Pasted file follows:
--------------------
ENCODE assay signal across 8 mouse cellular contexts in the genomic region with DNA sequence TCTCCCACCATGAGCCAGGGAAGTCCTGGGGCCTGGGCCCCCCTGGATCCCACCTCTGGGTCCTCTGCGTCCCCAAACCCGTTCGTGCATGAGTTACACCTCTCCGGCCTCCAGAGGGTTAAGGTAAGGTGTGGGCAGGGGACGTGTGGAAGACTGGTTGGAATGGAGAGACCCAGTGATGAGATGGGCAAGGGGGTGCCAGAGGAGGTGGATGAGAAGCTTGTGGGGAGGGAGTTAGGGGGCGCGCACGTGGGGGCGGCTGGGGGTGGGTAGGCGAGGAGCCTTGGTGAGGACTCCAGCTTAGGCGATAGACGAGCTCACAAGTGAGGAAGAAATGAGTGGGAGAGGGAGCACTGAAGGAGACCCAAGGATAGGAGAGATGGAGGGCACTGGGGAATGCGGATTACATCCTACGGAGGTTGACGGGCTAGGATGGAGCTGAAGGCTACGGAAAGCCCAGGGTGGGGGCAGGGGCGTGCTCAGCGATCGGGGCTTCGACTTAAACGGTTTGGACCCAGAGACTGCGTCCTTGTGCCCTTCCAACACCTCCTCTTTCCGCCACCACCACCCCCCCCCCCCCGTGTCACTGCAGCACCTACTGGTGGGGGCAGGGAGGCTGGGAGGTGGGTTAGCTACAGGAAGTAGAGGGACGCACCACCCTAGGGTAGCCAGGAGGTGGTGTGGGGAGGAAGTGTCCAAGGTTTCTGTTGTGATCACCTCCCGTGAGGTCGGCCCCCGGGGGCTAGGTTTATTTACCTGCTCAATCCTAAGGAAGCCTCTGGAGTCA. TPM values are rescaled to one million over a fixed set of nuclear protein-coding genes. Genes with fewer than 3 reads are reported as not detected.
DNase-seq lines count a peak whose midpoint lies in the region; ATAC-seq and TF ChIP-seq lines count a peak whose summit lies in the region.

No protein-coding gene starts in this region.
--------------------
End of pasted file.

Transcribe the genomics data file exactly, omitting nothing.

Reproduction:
ENCODE assay signal across 8 mouse cellular contexts in the genomic region with DNA sequence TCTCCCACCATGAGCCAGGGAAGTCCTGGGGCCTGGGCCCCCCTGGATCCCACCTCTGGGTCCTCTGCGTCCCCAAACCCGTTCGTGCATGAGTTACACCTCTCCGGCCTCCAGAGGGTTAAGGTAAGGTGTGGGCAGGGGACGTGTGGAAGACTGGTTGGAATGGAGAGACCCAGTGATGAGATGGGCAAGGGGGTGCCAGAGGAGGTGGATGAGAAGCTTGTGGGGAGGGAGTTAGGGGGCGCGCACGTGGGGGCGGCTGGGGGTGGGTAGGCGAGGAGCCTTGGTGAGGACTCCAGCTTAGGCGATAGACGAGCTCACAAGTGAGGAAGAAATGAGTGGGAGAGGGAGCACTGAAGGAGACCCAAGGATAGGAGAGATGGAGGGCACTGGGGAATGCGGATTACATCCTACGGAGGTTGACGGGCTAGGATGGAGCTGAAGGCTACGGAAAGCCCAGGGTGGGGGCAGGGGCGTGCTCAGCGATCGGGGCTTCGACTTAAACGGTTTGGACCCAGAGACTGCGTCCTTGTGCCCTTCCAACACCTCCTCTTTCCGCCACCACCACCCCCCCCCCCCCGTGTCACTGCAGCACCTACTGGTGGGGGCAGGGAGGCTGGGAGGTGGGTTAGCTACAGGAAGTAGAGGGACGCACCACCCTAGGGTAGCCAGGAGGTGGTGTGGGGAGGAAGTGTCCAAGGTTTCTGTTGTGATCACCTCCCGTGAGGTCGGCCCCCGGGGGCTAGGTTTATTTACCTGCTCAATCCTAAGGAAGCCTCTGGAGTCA. TPM values are rescaled to one million over a fixed set of nuclear protein-coding genes. Genes with fewer than 3 reads are reported as not detected.
DNase-seq lines count a peak whose midpoint lies in the region; ATAC-seq and TF ChIP-seq lines count a peak whose summit lies in the region.

No protein-coding gene starts in this region.